Down From the Mountaintop: Meditation in the Modern World

The Jan. 9 issue of Parade magazine says that meditation is the No. 1 health booster available.

And a recent NBC News story revealed that Visitacion Valley Middle School in San Francisco falls quiet twice a day as the sixth, seventh and eighth grade students meditate for 15 minutes, with remarkable results. “Quiet Time” has decreased suspensions by 79 percent and attendance and academic performance has noticeably increased.

So, why is meditation just now being discovered (or re-discovered)?

All the evidence says quiet reflection creates greater awareness of your thoughts and feelings. It helps you to see things in a different way. It has a calming effect and can help relieve stress and frustration. In that space, you can make decisions with greater clarity and think more positively, creatively, and productively. It brings greater harmony between your brain hemispheres, which are often, if not usually, at odds with each other.

Personal reflection helps us to change our natural, default setting to a more aware and considerate state. It helps us conquer instinctual negative reactions and to become more proactive. In our reflection time, we can consider how we’ve thought, felt, and acted in past experiences and how we could have reacted differently. This then carries forward into how we act in the future.

Read More on The Huffington Post

Can Mindfulness Rewire Our Brains?

One of the most revolutionary and empowering insights coming from cutting-edge neuroscience is the fact that we can change our brains by thinking different thoughts. In her enlightening book, Train Your Mind, Change Your BrainSharon Begley explains that the paradigm in the scientific community for the past few centuries is that the brain is essentially fixed, hardwired, unchangeable. This view was summed up by Santiago Ramón y Cajal, a Spanish neuroanatomist, when he said, “In the adult centers the nerve paths are something fixed, ended and immutable.” In other words, “the circuits of the living brain are unchanging, its structures and organizations almost as static and stationary as a deathly white cadaver floating in a vat of formaldehyde,” as Begley summarized.

But study after study is changing this view to fit the facts.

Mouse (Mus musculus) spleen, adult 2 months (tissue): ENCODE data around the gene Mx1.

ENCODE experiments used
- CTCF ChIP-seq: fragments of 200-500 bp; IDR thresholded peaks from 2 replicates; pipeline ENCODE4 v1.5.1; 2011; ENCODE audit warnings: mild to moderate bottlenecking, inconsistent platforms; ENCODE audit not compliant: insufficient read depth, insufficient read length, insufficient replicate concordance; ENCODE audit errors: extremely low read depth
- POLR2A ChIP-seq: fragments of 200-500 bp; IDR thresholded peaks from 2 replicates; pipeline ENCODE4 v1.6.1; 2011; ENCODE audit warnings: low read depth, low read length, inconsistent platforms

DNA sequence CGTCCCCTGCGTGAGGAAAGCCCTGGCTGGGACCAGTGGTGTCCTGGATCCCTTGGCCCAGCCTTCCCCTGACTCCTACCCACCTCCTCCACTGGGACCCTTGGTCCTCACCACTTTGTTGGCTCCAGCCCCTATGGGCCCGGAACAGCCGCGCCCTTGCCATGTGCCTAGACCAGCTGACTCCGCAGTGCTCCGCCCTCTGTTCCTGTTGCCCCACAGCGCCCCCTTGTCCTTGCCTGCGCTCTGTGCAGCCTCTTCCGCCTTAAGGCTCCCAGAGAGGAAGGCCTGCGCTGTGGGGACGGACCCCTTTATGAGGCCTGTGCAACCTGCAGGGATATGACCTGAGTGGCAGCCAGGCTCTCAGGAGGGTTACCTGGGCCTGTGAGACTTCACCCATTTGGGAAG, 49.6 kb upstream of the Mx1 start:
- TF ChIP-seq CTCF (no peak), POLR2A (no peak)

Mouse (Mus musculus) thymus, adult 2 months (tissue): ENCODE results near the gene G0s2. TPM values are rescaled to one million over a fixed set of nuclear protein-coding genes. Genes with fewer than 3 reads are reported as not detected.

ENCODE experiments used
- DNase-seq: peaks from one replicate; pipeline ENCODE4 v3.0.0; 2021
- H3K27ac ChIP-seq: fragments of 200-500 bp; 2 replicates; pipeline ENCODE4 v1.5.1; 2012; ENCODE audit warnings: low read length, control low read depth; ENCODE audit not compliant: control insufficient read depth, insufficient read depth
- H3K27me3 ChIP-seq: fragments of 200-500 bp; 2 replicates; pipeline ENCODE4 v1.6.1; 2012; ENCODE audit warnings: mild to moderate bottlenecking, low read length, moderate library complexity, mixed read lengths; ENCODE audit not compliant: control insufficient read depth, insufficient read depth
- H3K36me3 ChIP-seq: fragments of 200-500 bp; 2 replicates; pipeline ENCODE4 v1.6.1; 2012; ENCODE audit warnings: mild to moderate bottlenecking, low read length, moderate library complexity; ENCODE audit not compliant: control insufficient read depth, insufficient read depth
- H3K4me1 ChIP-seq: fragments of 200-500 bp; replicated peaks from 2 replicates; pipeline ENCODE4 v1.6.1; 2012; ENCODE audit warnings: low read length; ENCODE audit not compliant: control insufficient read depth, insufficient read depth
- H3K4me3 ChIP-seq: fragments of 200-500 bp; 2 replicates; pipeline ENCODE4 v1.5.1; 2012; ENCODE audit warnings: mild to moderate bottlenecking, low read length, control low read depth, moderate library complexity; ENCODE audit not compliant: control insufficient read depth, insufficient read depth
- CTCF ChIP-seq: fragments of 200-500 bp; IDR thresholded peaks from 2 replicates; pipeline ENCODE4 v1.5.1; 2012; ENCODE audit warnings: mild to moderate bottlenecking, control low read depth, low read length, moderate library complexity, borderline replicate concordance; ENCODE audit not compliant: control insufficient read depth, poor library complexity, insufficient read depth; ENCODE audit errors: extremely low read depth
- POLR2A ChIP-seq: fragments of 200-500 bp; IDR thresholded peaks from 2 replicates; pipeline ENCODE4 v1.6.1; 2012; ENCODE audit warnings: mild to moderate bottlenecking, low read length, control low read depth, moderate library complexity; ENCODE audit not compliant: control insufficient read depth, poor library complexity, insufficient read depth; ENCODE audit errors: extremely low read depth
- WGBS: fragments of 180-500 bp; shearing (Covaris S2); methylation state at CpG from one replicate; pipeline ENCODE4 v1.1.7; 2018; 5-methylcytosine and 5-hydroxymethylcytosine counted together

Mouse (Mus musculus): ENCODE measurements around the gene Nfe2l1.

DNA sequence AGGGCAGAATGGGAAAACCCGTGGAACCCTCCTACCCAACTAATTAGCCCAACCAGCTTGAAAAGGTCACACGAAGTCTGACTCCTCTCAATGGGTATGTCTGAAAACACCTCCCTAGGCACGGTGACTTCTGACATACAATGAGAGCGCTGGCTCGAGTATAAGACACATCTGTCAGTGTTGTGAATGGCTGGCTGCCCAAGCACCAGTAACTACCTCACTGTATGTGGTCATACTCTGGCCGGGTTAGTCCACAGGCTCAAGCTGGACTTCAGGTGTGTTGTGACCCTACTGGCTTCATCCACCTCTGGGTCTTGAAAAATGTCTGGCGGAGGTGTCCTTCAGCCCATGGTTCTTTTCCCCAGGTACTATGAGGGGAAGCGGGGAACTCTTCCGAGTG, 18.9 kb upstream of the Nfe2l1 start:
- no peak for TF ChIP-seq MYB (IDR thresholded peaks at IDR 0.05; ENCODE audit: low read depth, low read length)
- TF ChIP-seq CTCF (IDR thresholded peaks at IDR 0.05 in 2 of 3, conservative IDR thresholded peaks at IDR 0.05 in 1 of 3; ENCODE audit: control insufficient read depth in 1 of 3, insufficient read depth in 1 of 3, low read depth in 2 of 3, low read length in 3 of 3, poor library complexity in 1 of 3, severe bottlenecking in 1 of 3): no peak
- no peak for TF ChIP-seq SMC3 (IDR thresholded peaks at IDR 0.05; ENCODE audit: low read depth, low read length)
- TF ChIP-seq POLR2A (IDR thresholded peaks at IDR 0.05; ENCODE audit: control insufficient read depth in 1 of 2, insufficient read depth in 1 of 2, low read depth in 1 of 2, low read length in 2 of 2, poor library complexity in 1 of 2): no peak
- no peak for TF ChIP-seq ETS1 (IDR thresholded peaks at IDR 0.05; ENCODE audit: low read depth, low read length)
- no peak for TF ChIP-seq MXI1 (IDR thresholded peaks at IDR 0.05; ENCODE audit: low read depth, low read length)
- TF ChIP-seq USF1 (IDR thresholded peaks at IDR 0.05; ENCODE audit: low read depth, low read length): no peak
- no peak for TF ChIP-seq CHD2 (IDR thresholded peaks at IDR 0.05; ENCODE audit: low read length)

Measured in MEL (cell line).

Read More on The Huffington Post

Your Emotions Influence Your Thoughts, and Vice Versa

Our thoughts influence our emotions, and vice versa. To truly achieve internal harmony, we must understand and manage both. And in order to do this we must engage in the practice of reversing our senses.

It’s clear that our emotions have a direct impact on our thoughts. Frustration and stress make it difficult to focus on our vision. Feeling jealous about someone else’s success makes it difficult to think positive thoughts about him or her. We get cut off while driving, and immediately our blood boils, our heart starts to pound, we want to hurt the jerk. Such a simple thing can seriously throw off our entire day.

Ronald Potter-Efrong, anger management expert and author of Healing the Angry Brain, explains that when we get angry, our limbic system gets activated and our body switches into “fight or flight” mode by increasing our heart rate, respiration, and blood flow to muscles. Here’s the kicker–usually, all this happens without our conscious awareness, meaning it inhibits our thought processes.

Scientists from the University of Valencia recently completed a study on the brain’s cardiovascular, hormonal and asymmetric activation response to when we get angry. The results, published in the journal Hormones and Behavior, reveal that anger provokes profound changes in the state of mind of the subjects (“they felt angered and had a more negative state of mind”) and in different psychobiological parameters. When we get angry, the researchers concluded, our heart rate, arterial tension and testosterone production increases, cortisol (the stress hormone) decreases, and the left hemisphere of the brain becomes more stimulated. Neus Herrero, main author of the study and researcher at UV, explains, “Inducing emotions generates profound changes in the autonomous nervous system, which controls the cardiovascular response, and also in the endocrine system. In addition, changes in cerebral activity also occur, especially in the frontal and temporal lobes.”

Again, the point is that it’s not enough to manage our thoughts; our emotions must be monitored and managed as well. And how do we manage our emotions? Why, by our thoughts, of course. This is the essence of reversing our senses–overcoming powerful negative emotions harbored by our subconscious mind.

Read More on The Huffington Post

Reversing the Senses